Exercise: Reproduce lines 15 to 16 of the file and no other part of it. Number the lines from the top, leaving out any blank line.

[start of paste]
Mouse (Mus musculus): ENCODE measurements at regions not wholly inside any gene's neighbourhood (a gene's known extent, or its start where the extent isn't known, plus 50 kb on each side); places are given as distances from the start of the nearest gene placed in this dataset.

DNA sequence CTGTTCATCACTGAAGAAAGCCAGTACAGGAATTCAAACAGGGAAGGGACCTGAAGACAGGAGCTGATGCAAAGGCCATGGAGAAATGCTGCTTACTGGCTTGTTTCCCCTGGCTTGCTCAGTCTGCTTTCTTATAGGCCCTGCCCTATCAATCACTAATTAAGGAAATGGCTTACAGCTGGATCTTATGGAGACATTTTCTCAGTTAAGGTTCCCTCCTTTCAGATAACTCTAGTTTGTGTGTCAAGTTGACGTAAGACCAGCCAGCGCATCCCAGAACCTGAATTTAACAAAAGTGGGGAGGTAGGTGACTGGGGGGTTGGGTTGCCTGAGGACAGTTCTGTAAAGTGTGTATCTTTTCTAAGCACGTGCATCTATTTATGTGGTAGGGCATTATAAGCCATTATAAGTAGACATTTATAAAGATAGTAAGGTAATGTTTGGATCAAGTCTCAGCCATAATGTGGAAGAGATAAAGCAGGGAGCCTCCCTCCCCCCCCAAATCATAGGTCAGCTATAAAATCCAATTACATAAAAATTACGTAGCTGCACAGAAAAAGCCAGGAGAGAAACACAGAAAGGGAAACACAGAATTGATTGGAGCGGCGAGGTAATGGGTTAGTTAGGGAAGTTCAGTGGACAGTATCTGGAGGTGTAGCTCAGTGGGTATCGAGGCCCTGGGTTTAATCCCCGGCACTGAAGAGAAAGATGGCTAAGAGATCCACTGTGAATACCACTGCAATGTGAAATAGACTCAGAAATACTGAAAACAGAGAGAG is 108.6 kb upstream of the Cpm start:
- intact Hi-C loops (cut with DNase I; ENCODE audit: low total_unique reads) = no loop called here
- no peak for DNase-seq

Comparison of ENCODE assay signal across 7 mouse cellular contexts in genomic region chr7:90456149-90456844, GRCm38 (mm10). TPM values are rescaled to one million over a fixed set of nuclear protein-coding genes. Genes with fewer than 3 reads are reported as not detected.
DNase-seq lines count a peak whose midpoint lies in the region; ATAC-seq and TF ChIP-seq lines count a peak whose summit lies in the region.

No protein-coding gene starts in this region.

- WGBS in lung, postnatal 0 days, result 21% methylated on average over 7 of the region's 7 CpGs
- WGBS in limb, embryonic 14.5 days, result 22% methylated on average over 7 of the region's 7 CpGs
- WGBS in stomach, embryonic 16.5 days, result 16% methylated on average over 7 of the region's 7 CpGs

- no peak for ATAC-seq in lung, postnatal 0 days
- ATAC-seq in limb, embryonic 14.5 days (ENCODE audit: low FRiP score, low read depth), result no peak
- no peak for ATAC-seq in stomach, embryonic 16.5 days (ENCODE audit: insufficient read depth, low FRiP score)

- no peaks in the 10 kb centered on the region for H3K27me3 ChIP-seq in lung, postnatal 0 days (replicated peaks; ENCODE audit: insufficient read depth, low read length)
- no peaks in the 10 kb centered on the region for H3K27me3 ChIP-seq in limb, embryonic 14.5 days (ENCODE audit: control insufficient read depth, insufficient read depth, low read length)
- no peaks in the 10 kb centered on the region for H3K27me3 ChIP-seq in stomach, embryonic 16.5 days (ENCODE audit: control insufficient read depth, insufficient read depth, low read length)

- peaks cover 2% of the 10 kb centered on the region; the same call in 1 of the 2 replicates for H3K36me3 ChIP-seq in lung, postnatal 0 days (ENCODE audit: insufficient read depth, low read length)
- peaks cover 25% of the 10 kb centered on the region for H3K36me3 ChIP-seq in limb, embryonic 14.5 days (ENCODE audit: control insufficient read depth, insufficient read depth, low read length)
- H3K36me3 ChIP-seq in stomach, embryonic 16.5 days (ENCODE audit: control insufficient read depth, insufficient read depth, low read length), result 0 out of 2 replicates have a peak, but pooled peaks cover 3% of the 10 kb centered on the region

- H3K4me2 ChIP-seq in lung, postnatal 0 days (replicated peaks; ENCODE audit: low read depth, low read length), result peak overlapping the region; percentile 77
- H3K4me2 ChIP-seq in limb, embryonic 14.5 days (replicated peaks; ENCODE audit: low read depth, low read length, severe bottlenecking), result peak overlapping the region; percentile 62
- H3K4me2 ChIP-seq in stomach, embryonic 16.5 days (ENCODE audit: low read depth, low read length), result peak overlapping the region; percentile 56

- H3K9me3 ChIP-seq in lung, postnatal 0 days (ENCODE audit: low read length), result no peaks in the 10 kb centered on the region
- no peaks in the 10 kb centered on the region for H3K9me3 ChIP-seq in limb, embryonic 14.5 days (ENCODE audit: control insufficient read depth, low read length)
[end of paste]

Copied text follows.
- no peaks in the 10 kb centered on the region for H3K27me3 ChIP-seq in limb, embryonic 14.5 days (ENCODE audit: control insufficient read depth, insufficient read depth, low read length)
- no peaks in the 10 kb centered on the region for H3K27me3 ChIP-seq in stomach, embryonic 16.5 days (ENCODE audit: control insufficient read depth, insufficient read depth, low read length)